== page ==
Mexican lawmakers opened a debate this week on the legalization of marijuana as part of a possible strategy to tackle the country’s powerful drug cartels. Javier González Garza, leader of the Democratic Revolution Party (PRD) bloc in Congress, has come out in support of the proposed legalization measure, and said cannabis must be considered apart from drugs such as cocaine and heroin.
Mexico’s Congress three years ago passed a bill decriminalizing possession of small amounts of drugs but, following pressure from the US, then-President Vicente Fox vetoed the legislation. President Felipe Calderón’s government has signaled that it wants to decriminalize the possession of small amounts of drugs. (AFP, April 15; El Economista, April 13)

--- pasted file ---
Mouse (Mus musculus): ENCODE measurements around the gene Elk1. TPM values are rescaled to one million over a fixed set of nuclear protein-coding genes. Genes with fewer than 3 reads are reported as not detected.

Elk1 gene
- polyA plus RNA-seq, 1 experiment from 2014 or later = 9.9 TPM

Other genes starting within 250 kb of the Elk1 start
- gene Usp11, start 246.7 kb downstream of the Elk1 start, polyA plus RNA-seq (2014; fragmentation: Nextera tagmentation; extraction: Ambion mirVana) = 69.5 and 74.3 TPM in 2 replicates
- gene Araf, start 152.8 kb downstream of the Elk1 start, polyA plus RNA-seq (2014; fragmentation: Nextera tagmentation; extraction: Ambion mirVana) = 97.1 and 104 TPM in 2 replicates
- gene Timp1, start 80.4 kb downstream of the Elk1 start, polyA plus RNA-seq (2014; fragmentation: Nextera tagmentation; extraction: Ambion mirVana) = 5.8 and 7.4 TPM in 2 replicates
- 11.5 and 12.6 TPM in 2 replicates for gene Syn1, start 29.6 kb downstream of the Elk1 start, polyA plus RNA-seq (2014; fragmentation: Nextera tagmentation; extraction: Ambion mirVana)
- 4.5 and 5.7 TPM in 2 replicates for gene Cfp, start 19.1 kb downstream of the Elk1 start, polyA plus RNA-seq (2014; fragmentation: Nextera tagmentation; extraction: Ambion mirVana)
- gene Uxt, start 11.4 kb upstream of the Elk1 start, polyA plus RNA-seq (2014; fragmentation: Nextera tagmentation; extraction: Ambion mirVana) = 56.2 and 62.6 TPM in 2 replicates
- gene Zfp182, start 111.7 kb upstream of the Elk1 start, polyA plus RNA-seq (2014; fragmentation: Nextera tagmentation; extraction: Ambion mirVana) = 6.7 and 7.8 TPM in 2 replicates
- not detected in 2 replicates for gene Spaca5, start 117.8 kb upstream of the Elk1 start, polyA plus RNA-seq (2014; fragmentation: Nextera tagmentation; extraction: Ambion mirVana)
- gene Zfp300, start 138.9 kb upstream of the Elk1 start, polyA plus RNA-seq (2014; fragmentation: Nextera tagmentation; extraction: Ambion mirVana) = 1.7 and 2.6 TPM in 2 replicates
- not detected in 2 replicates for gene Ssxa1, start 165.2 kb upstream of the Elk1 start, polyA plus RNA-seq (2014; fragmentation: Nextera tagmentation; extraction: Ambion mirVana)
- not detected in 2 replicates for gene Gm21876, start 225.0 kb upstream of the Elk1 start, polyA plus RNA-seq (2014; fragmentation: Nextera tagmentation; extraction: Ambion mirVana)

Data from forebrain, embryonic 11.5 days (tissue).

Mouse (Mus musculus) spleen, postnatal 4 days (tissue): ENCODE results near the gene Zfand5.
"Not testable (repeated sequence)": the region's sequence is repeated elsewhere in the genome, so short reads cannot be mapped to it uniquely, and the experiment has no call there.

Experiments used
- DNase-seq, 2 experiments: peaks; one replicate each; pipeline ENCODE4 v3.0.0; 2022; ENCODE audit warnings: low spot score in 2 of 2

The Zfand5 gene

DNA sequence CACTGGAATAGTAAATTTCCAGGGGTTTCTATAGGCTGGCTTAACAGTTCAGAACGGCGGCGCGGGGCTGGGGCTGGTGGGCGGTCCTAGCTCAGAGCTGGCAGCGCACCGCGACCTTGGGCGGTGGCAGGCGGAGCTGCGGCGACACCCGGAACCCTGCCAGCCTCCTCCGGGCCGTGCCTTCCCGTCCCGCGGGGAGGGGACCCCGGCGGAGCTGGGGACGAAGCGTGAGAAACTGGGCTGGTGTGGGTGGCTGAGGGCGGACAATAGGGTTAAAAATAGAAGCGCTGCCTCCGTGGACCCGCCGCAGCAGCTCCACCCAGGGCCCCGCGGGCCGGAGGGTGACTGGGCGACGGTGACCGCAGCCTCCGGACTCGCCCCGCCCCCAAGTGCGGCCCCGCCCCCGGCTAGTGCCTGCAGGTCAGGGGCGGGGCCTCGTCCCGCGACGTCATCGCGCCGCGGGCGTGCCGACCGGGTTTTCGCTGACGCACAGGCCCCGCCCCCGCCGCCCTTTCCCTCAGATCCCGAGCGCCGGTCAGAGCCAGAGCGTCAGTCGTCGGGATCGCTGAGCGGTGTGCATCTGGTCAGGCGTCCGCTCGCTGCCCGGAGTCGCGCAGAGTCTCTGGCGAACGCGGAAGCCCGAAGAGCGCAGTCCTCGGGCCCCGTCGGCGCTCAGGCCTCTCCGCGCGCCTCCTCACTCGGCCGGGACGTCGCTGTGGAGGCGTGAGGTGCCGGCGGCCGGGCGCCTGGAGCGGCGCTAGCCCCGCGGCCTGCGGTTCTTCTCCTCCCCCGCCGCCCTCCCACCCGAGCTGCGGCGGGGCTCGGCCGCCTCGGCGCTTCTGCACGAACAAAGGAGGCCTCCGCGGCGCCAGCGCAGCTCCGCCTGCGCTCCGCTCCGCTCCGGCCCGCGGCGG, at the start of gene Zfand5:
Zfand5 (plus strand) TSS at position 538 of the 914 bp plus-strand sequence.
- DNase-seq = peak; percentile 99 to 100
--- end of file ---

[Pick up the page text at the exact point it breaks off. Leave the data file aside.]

In Washington, the Drug Enforcement Administration reacted harshly to the proposal. “It would be a failed startegy…as much for the United States as Mexico,” said DEA administrator Michelle Leonhart to Mexico’s La Jornada. DEA intelligence chief Anthony Placido added: “The legalization of drugs in Mexico, as anywhere else, will lead to more misery, with addiction and organized crime moving to other areas.” (Quotes translated back into English from Spanish.) (La Jornada, April 15)
See our last post on Mexico’s narco wars.